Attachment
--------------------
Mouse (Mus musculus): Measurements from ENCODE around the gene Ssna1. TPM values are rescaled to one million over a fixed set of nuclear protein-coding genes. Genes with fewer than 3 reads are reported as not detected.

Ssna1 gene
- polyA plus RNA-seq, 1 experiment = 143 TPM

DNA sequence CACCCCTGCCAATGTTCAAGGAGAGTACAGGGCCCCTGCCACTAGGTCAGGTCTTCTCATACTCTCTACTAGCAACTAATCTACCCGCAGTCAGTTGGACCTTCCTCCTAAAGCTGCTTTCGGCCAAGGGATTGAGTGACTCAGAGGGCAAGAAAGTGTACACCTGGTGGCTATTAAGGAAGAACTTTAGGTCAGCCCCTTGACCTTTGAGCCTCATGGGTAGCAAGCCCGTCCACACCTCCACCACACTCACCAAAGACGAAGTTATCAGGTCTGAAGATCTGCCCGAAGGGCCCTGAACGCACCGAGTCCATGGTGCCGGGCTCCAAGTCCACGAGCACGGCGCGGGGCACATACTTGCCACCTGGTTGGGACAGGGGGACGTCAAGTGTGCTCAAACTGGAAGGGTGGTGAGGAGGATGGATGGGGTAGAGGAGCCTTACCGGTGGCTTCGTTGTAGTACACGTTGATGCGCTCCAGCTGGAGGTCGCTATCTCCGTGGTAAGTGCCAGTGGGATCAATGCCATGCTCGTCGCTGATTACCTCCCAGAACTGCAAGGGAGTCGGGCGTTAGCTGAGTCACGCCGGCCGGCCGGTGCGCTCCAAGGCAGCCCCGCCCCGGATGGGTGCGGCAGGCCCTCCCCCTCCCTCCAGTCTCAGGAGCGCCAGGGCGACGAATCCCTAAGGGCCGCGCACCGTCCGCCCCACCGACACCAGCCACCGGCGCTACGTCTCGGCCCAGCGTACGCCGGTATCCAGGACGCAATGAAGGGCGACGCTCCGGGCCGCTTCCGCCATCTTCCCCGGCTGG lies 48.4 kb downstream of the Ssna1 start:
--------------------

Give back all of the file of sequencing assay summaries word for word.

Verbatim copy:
Mouse (Mus musculus): Measurements from ENCODE around the gene Ssna1. TPM values are rescaled to one million over a fixed set of nuclear protein-coding genes. Genes with fewer than 3 reads are reported as not detected.

Ssna1 gene
- polyA plus RNA-seq, 1 experiment = 143 TPM

DNA sequence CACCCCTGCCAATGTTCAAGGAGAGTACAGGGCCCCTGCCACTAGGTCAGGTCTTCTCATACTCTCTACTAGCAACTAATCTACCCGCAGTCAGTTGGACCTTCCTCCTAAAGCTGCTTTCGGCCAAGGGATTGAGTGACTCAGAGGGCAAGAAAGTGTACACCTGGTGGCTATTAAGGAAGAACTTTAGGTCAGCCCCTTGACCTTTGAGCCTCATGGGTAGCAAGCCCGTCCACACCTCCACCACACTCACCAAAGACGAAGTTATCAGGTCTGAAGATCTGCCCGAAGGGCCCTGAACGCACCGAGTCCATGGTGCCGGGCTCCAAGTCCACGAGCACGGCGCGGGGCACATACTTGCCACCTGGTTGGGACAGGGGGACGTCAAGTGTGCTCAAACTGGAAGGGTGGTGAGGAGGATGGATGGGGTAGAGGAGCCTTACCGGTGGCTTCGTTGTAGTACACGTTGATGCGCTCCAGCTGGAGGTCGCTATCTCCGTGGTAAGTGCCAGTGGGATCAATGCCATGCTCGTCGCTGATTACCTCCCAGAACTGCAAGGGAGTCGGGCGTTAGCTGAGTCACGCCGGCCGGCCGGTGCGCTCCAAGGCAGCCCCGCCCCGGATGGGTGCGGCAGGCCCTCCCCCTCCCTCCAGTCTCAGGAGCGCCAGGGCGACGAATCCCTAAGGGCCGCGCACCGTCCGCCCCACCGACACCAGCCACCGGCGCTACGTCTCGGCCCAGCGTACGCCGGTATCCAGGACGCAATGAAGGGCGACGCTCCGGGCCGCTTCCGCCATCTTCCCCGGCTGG lies 48.4 kb downstream of the Ssna1 start: